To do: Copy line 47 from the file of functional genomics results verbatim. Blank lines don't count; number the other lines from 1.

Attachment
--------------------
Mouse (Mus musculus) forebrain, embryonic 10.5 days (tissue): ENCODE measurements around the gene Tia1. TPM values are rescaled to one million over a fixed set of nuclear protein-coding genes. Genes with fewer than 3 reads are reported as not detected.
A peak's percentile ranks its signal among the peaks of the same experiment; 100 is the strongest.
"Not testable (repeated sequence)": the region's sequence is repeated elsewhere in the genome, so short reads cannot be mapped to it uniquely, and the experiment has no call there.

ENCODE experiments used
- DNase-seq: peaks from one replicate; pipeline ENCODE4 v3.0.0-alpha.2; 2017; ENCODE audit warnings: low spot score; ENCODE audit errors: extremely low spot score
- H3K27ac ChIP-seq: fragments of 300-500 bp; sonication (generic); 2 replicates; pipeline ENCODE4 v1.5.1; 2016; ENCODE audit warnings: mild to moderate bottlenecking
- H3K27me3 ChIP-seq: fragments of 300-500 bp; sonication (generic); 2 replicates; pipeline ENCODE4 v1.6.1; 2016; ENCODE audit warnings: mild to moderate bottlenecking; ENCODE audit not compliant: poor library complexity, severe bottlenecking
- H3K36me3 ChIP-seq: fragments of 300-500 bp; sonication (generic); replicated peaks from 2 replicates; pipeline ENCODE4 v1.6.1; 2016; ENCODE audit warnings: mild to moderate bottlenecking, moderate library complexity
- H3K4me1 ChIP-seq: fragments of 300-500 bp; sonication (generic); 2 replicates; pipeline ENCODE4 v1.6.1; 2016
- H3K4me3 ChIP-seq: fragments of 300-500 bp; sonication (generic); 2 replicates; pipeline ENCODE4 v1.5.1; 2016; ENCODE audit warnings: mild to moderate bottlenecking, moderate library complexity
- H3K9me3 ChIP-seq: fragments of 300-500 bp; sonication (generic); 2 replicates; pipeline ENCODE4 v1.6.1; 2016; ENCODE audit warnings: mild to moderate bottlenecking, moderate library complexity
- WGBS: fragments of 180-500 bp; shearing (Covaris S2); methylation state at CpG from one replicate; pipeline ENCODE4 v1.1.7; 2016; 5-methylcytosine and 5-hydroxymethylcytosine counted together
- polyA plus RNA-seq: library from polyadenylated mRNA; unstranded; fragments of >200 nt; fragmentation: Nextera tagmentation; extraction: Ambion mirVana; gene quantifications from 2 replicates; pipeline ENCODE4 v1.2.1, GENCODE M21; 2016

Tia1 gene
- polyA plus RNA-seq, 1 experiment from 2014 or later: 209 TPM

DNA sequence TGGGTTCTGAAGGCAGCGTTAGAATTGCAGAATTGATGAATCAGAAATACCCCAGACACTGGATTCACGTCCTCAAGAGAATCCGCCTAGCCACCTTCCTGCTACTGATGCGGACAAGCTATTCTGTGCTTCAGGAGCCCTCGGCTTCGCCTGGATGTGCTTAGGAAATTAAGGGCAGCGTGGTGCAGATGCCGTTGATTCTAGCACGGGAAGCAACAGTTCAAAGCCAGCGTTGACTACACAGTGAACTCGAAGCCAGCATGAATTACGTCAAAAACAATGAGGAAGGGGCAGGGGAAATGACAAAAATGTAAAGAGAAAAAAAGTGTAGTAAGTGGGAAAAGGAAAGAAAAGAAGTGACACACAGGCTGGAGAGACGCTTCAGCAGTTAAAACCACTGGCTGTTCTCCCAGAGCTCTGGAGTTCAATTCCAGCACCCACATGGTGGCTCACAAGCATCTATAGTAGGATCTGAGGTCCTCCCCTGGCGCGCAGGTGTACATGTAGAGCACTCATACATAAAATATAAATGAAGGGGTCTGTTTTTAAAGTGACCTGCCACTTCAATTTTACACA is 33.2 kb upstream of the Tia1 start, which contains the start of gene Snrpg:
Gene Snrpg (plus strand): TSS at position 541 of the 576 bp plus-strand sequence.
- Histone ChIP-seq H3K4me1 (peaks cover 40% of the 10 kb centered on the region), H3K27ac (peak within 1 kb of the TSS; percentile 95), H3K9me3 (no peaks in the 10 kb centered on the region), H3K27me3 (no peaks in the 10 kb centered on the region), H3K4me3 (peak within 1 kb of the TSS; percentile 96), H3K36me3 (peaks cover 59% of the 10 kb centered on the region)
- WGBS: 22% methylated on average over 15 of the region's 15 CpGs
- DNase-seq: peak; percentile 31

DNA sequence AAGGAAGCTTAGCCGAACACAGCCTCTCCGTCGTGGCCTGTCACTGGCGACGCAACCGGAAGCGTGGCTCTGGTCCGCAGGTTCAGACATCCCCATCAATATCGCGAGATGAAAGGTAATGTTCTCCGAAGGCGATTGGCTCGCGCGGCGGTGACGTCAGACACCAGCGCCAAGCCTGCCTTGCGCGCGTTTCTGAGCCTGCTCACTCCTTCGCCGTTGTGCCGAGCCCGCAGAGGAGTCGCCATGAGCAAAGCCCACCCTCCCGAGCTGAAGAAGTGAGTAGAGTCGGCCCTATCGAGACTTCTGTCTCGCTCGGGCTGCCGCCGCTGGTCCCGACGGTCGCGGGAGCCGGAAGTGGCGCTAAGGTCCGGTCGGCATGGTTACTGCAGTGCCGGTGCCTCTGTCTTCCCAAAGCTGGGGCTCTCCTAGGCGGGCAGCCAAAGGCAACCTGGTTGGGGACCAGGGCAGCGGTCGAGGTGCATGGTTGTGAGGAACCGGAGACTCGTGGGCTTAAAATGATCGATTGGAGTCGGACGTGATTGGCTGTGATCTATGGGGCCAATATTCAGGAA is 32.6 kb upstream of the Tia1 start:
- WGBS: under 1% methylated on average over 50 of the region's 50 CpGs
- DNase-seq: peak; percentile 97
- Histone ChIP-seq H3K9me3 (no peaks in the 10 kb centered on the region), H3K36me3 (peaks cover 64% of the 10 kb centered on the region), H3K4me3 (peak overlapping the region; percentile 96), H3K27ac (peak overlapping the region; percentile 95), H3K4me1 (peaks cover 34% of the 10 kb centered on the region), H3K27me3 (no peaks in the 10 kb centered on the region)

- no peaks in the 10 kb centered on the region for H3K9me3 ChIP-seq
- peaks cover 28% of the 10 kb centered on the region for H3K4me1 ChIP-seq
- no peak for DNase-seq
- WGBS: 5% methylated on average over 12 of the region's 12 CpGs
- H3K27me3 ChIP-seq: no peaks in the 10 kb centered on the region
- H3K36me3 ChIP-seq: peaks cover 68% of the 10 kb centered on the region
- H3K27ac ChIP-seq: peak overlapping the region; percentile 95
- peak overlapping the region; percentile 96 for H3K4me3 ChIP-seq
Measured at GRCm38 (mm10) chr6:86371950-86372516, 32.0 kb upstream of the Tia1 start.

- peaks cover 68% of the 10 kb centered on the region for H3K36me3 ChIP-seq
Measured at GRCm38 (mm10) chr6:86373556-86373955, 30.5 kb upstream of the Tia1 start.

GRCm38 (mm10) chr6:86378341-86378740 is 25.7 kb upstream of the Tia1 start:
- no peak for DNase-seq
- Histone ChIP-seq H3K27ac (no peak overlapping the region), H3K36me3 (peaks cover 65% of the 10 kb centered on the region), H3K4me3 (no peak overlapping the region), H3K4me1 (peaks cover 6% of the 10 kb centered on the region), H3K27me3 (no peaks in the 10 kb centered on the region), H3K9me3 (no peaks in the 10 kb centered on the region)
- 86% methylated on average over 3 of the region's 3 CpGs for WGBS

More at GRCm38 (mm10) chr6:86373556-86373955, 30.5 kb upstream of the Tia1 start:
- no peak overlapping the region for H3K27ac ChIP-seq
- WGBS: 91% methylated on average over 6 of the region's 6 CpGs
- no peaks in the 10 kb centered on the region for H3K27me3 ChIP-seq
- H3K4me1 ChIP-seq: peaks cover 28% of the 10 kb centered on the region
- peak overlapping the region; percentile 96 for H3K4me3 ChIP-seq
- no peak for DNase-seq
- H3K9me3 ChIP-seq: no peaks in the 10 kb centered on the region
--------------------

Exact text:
- H3K9me3 ChIP-seq: no peaks in the 10 kb centered on the region